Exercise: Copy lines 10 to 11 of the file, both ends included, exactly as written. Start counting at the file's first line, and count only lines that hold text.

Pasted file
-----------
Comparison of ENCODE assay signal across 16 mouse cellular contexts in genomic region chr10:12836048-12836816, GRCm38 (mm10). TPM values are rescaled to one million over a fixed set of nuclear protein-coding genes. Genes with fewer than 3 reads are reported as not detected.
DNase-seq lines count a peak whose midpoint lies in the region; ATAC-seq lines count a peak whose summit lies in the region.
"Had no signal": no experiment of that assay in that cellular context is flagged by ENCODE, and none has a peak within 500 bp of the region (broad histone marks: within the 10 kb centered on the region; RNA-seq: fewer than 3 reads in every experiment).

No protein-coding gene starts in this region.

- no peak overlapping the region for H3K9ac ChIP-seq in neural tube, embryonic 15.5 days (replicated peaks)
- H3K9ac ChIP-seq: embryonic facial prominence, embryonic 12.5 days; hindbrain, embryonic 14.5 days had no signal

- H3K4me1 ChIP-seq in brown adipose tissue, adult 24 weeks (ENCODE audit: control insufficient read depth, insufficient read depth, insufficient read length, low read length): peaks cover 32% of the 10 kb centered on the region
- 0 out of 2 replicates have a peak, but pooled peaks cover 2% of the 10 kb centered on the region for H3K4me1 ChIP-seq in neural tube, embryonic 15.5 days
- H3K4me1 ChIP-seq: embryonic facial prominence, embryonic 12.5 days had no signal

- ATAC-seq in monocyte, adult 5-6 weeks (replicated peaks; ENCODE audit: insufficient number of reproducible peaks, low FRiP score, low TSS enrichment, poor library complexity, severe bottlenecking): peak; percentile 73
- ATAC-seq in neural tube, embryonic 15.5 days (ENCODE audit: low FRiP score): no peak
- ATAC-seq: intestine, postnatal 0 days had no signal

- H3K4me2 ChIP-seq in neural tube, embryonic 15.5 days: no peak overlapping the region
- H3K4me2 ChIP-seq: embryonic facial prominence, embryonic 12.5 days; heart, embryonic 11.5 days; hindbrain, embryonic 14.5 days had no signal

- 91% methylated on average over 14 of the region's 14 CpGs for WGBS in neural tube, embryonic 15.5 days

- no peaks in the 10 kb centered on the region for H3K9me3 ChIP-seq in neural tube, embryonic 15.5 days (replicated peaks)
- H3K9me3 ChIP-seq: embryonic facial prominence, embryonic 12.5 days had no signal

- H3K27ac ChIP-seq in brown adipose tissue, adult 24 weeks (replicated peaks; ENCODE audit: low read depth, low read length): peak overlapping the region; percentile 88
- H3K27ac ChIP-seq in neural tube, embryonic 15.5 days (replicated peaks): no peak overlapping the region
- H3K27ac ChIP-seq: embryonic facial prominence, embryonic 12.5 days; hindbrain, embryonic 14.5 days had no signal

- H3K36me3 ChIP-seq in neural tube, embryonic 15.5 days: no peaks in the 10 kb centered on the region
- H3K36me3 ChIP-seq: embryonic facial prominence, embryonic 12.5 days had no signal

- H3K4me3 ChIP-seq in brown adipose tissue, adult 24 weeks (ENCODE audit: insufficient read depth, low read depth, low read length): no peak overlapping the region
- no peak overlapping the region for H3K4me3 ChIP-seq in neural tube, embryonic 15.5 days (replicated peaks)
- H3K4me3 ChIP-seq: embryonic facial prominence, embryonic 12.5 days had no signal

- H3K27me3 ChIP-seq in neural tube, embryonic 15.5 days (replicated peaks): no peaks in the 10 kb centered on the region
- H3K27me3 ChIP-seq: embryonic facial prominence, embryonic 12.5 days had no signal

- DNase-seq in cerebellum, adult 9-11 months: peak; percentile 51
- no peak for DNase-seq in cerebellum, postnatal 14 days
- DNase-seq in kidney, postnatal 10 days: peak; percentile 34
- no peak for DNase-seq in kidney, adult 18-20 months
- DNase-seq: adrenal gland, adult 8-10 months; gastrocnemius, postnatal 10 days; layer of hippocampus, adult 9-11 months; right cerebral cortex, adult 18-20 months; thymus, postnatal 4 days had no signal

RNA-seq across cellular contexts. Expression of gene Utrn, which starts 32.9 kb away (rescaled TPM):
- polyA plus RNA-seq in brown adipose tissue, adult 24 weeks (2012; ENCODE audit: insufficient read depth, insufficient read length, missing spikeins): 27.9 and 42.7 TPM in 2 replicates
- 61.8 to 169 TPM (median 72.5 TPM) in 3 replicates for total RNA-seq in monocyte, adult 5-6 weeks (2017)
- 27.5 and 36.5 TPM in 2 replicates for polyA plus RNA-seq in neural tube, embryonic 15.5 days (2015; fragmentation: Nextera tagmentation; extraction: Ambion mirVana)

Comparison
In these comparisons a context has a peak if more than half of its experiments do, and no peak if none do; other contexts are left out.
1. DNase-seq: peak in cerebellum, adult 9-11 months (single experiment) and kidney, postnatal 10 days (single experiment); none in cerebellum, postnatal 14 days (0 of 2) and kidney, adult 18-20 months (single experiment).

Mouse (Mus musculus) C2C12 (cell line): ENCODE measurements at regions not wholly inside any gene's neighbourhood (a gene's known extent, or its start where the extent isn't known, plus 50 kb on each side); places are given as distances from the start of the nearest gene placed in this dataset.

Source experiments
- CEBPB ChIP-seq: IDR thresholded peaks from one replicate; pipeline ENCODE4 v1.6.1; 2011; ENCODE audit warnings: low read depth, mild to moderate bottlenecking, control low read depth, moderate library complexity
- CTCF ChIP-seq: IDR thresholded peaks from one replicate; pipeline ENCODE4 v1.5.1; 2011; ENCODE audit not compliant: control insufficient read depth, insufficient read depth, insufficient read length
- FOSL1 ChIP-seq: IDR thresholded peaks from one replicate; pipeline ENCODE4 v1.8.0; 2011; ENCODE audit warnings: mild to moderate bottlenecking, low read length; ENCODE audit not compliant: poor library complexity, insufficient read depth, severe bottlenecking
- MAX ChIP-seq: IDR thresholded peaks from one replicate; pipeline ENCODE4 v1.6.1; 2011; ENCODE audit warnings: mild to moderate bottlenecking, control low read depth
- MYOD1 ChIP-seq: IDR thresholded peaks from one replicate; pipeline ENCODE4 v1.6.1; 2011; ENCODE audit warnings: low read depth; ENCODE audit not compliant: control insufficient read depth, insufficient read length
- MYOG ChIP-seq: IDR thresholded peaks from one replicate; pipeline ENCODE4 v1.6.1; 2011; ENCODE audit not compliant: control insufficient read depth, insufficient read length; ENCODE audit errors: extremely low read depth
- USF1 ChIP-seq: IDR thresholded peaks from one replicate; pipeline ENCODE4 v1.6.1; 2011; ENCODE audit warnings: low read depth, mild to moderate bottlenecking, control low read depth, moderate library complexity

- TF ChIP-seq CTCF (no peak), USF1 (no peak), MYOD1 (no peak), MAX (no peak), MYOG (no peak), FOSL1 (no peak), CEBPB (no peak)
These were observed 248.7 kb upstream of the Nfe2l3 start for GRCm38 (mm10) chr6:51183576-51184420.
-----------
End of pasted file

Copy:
- ATAC-seq in monocyte, adult 5-6 weeks (replicated peaks; ENCODE audit: insufficient number of reproducible peaks, low FRiP score, low TSS enrichment, poor library complexity, severe bottlenecking): peak; percentile 73
- ATAC-seq in neural tube, embryonic 15.5 days (ENCODE audit: low FRiP score): no peak